3.3. Electrochemical performance of [email protected] Fig. 8(a) presents the discharge/charge curves of the [email protected] electrode at constant current density of 0.074 A/g. The three-stage lithium insertion phenomenon also does not exist. The sloping discharge/charge plateaus between 0.5 and 1 V become shorter in comparison with the characteristics of the original P-CNFs (cf. Fig. 2(a)), indicating that the consumption of Li+ in the formation of solid electrolyte interphase (SEI) layer declines. This [email protected] electrode exhibits initial discharge/charge capacities of 474.4 and 371.9 mAh/g, with first-cycle irreversible capacity being 102.5 mAh/g, showing that after 7-min carbon coating by TVD of benzene, both reversible and irreversible capacities for the P-CNFs decrease. Their corresponding differential discharge/charge capacity curves are illustrated in Fig. 8(b). The voltage plateau of the [email protected] electrode is detected at ca. 0.8 V in the first cycle, which is absent as the cycle number increases, similar to the characteristics of the original P-CNFs. For a better understanding of the superiority of the [email protected] over P-CNFs as anode materials in high power LIBs, the rate capabilities of [email protected] and P-CNFs electrodes are compared. Fig. 9(a) exhibits that the charge capacity of the original P-CNFs electrode drops markedly at 0.074 A/g, while the rate performance of [email protected] electrode stabilizes at the same current density and retains 371.8 mAh/g after 10 cycles, scarcely any loss per cycle. The [email protected] electrode delivers charge capacities of 336.6, 309.6, 285.2


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Fig. 10. Relationships between deposited carbon amount and (a) irreversible capacity and (b) coulombic efficiency of [email protected] electrodes at the first cycle. Fig. 9. (a) Rate capabilities of the original P-CNFs and the [email protected] electrodes at different current densities and (b) rate capability plots for P-CNFs after carboncoated by TVD for 7, 15 and 23 min.

and 240 mAh/g at current densities of 0.185, 0.37, 0.74 and 1.85 A/g, respectively, superior over the original P-CNFs electrode. When the current density is increased to 3.7 A/g, the charge capacities of the two anode materials become close. When cycled at 7.4 A/g, degradation of the specific capacity of the [email protected] is more serious than that of the original P-CNFs, retaining 135.7 mAh/g. After cycling at various current densities, the charge capacity of the [email protected] electrode can recover to its initial value when the current density returns to 0.074 A/g, indicating outstanding stability and invertibility. To gain more insight into the electrochemical performance of [email protected], their discharge/charge characteristics with different amounts of carbon deposited were tested. Table 2 lists some of these results. As we know, the lowest degradation of capacity with increasing current density indicates the best capability. Fig. 9(b) shows the variation in the capacity as a function of the current density. The [email protected] by 7-min TVD of benzene exhibit the best rate capability. Increasing the deposited carbon amount results in the degradation of the specific capacity and poor rate capability. Based on the data listed in Table 2, Fig. 10(a) and (b) shows the relationship between the deposited carbon amount and the irreversible capacity and coulombic efficiency at the first cycle, respectively. From Fig. 10(a), it can be observed that the irreversible capacity becomes smaller as the deposited carbon amount increases. Some previous studies (Disma, Aymard, Dupont,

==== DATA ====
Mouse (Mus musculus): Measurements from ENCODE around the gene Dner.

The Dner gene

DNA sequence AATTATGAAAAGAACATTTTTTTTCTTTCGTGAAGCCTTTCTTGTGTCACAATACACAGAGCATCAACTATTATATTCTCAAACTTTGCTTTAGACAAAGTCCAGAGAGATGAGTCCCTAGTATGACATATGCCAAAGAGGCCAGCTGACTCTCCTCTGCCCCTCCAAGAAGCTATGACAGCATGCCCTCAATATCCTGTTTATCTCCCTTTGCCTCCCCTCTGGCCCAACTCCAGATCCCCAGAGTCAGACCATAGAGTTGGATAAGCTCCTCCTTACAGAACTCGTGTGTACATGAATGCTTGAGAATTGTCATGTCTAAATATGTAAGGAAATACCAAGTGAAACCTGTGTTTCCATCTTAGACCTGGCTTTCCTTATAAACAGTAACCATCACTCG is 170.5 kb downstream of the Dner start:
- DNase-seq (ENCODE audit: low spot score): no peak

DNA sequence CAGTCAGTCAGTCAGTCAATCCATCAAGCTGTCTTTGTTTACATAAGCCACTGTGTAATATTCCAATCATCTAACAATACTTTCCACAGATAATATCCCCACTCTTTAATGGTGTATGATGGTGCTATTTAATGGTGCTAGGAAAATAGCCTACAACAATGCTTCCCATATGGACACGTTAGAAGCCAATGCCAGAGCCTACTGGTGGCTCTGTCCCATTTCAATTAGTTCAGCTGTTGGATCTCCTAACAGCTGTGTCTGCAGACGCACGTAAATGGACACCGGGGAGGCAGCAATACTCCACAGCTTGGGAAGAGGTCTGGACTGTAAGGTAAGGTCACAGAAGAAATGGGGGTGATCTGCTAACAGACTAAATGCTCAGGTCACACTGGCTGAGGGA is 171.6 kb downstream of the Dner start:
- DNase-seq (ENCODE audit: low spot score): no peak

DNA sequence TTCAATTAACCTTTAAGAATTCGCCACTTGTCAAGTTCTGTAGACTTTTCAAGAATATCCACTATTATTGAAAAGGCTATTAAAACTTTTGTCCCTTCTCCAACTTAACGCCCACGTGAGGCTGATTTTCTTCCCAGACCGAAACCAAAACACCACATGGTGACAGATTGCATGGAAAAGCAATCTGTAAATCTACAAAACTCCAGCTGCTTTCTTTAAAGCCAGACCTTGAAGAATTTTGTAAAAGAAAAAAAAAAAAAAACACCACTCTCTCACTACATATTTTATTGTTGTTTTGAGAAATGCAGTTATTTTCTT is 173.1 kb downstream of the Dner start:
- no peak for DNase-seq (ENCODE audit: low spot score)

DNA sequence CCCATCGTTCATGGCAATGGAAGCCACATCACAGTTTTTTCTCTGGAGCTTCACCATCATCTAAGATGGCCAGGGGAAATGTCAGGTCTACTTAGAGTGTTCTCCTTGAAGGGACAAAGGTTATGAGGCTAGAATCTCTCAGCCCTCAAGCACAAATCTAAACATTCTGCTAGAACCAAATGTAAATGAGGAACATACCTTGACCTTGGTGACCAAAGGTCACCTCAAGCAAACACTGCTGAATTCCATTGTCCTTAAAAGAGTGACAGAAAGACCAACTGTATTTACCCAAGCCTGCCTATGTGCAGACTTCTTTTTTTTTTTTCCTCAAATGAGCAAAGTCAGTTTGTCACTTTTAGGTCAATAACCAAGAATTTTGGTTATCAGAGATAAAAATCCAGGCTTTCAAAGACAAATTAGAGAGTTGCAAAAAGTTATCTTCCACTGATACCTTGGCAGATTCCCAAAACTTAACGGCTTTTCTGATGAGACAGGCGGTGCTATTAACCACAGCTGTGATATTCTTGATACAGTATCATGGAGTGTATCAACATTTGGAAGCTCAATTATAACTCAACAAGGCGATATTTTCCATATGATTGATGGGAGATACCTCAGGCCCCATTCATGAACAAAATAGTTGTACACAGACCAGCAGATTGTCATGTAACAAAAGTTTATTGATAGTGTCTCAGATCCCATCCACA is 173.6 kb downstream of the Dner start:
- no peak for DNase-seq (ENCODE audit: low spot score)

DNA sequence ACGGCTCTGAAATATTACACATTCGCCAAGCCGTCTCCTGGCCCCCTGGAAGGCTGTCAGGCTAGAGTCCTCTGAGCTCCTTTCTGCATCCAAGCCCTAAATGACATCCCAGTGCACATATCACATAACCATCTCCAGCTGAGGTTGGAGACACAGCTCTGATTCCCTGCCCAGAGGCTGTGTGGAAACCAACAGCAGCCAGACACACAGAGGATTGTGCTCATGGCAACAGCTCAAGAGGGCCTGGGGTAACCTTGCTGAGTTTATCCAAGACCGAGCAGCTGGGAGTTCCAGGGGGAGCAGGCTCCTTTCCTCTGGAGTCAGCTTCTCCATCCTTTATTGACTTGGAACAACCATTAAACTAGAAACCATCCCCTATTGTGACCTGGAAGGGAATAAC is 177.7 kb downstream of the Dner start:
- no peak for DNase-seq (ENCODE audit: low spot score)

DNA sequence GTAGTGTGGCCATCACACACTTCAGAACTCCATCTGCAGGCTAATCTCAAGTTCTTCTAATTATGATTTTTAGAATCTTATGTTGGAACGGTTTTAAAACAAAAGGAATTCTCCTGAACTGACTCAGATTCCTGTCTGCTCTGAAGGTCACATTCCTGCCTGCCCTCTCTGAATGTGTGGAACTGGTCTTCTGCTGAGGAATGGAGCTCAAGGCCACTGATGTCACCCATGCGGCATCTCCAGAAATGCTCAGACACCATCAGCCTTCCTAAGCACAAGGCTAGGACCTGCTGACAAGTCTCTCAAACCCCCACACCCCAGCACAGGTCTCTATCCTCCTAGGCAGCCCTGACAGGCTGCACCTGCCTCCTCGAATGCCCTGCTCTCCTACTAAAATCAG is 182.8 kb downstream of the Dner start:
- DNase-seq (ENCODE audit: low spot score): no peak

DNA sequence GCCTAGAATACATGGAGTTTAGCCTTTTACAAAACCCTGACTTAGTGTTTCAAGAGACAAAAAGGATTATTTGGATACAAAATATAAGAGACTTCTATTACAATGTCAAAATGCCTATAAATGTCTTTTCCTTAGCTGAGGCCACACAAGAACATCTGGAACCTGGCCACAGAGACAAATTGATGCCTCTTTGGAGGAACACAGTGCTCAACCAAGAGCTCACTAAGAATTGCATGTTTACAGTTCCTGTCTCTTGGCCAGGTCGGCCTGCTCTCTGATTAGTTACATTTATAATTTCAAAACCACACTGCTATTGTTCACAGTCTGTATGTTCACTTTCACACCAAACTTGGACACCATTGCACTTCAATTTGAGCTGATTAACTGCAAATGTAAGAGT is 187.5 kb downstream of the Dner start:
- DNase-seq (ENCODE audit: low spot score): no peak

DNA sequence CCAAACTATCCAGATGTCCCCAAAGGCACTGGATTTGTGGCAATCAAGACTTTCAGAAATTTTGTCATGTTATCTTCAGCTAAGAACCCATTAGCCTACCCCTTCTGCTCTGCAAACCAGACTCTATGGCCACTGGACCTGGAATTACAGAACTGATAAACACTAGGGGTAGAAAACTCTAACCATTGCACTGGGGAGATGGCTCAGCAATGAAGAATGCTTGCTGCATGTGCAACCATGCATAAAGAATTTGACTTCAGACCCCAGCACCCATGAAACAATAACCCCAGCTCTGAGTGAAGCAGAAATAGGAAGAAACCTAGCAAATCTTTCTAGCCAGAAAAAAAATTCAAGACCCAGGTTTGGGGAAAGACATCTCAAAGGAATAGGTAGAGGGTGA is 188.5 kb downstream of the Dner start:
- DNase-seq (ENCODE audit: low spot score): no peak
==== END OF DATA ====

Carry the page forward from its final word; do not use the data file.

& Tarascon, 1996; Fong et al., 1990; Shao, Ren, et al., 2011) have indicated that the irreversible capacity of carbonaceous anode materials is closely related to their specific surface areas. In this study, the trend appears to be similar because the specific surface area of [email protected] decreases with the increase of deposited carbon on the surface of P-CNFs, as illustrated in Table 2, and then the irreversible capacity decreases accordingly. But the specific surface areas of [email protected] by TVD for 15 and 23 min are close, and their irreversible capacities are almost the same. From Fig. 10(b), it can be seen that as the deposited carbon amount increases, the coulombic efficiency increases. In addition to the significantly enhanced coulombic efficiency at the first cycle, the [email protected] exhibit excellent cycle performance with no degradation of rate capacity. The electrode was Table 2 Relationship between deposited carbon amount and electrochemical properties of P-CNFs coated by TVD of benzene. Samples


[email protected], coated for 7 min

15 min

23 min

Deposited carbon amount (wt%) BET surface area (m2 /g) First coulombic efficiency (%) Discharge capacity at the first cycle (mAh/g) Charge capacity at the first cycle (mAh/g) Irreversible capacity at the first cycle (mAh/g)

0 156.7 63.1 707.1

103 8.3 78.4 474.4

172 5.6 84.1 384.4

299 6.1 86.2 441.5









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Fig. 11. Cycling performance and the corresponding coulombic efficiency of the [email protected] at (a) 0.074 A/g and (b) 3.7 A/g.

firstly cycled at a low current density of 0.074 A/g for five cycles to stabilize the electrode before the subsequent cycles at a high current density of 3.7 A/g. After 30 and 100 cycles at a current density of 0.074 A/g (Fig. 11(a)) and 3.7 A/g (Fig. 11(b)), respectively, no significant capacity loss is found. Besides, the coulombic efficiencies are always stable at 99–100% after the 10th cycle at 0.074 A/g and almost retain 100% after the first cycle at 3.7 A/g. The results imply that [email protected] possess a robust structure and are very effective in improving the cycling stability at a current density of 0.074 A/g. 4. Conclusions The CCVD produced P-CNFs have been demonstrated as a kind of high-rate Li storage material for LIBs. The reversible capacity of the P-CNFs is as high as 198.4 and 158.2 mAh/g even at high current densities of 3.7 and 7.4 A/g, respectively. Furthermore, carbon-coated P-CNFs were prepared by TVD of benzene. It is found that the carbon-coated P-CNFs with an appropriate amount of carbon deposited exhibit an increased coulombic efficiency, improved cycling stability and rate performance compared to the original P-CNFs. Acknowledgment This work was carried out with financial support from the Ministry of Science and Technology of China (2011CB932604).